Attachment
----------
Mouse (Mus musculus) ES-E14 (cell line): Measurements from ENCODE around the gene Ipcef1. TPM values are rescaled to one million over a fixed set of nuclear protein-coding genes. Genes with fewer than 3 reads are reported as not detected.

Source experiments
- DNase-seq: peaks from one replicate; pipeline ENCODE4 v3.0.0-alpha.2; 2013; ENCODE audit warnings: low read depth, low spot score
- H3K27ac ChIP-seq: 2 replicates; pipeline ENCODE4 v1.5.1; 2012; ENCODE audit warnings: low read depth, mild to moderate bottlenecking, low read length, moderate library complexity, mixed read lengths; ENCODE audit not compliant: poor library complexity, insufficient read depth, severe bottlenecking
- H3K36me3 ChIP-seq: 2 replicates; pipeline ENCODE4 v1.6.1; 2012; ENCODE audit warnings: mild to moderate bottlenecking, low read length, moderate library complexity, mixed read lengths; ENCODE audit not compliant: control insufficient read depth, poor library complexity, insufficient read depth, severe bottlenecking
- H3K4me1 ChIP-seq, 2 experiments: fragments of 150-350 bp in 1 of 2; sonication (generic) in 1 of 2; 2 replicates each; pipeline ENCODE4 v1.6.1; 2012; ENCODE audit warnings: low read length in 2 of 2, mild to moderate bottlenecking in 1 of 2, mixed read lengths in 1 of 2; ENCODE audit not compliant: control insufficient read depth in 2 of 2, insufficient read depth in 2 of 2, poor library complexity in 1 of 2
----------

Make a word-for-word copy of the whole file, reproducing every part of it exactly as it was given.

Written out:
Mouse (Mus musculus) ES-E14 (cell line): Measurements from ENCODE around the gene Ipcef1. TPM values are rescaled to one million over a fixed set of nuclear protein-coding genes. Genes with fewer than 3 reads are reported as not detected.

Source experiments
- DNase-seq: peaks from one replicate; pipeline ENCODE4 v3.0.0-alpha.2; 2013; ENCODE audit warnings: low read depth, low spot score
- H3K27ac ChIP-seq: 2 replicates; pipeline ENCODE4 v1.5.1; 2012; ENCODE audit warnings: low read depth, mild to moderate bottlenecking, low read length, moderate library complexity, mixed read lengths; ENCODE audit not compliant: poor library complexity, insufficient read depth, severe bottlenecking
- H3K36me3 ChIP-seq: 2 replicates; pipeline ENCODE4 v1.6.1; 2012; ENCODE audit warnings: mild to moderate bottlenecking, low read length, moderate library complexity, mixed read lengths; ENCODE audit not compliant: control insufficient read depth, poor library complexity, insufficient read depth, severe bottlenecking
- H3K4me1 ChIP-seq, 2 experiments: fragments of 150-350 bp in 1 of 2; sonication (generic) in 1 of 2; 2 replicates each; pipeline ENCODE4 v1.6.1; 2012; ENCODE audit warnings: low read length in 2 of 2, mild to moderate bottlenecking in 1 of 2, mixed read lengths in 1 of 2; ENCODE audit not compliant: control insufficient read depth in 2 of 2, insufficient read depth in 2 of 2, poor library complexity in 1 of 2